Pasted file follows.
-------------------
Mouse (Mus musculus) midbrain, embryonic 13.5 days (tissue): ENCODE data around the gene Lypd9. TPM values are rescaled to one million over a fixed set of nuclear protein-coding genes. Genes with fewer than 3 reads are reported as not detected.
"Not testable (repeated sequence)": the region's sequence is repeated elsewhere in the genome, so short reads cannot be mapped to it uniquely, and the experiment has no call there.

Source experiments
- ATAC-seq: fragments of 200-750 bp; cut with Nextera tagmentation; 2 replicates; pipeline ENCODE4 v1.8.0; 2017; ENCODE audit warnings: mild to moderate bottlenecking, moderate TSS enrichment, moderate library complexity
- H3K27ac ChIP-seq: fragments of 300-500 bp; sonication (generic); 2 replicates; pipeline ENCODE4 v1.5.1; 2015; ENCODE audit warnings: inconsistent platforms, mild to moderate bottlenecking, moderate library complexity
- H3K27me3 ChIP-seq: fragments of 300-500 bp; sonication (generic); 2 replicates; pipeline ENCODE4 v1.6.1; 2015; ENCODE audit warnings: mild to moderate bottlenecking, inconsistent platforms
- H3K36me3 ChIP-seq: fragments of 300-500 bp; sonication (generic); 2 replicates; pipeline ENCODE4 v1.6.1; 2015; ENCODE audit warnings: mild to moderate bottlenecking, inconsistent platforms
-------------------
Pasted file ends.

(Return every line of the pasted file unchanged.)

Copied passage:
Mouse (Mus musculus) midbrain, embryonic 13.5 days (tissue): ENCODE data around the gene Lypd9. TPM values are rescaled to one million over a fixed set of nuclear protein-coding genes. Genes with fewer than 3 reads are reported as not detected.
"Not testable (repeated sequence)": the region's sequence is repeated elsewhere in the genome, so short reads cannot be mapped to it uniquely, and the experiment has no call there.

Source experiments
- ATAC-seq: fragments of 200-750 bp; cut with Nextera tagmentation; 2 replicates; pipeline ENCODE4 v1.8.0; 2017; ENCODE audit warnings: mild to moderate bottlenecking, moderate TSS enrichment, moderate library complexity
- H3K27ac ChIP-seq: fragments of 300-500 bp; sonication (generic); 2 replicates; pipeline ENCODE4 v1.5.1; 2015; ENCODE audit warnings: inconsistent platforms, mild to moderate bottlenecking, moderate library complexity
- H3K27me3 ChIP-seq: fragments of 300-500 bp; sonication (generic); 2 replicates; pipeline ENCODE4 v1.6.1; 2015; ENCODE audit warnings: mild to moderate bottlenecking, inconsistent platforms
- H3K36me3 ChIP-seq: fragments of 300-500 bp; sonication (generic); 2 replicates; pipeline ENCODE4 v1.6.1; 2015; ENCODE audit warnings: mild to moderate bottlenecking, inconsistent platforms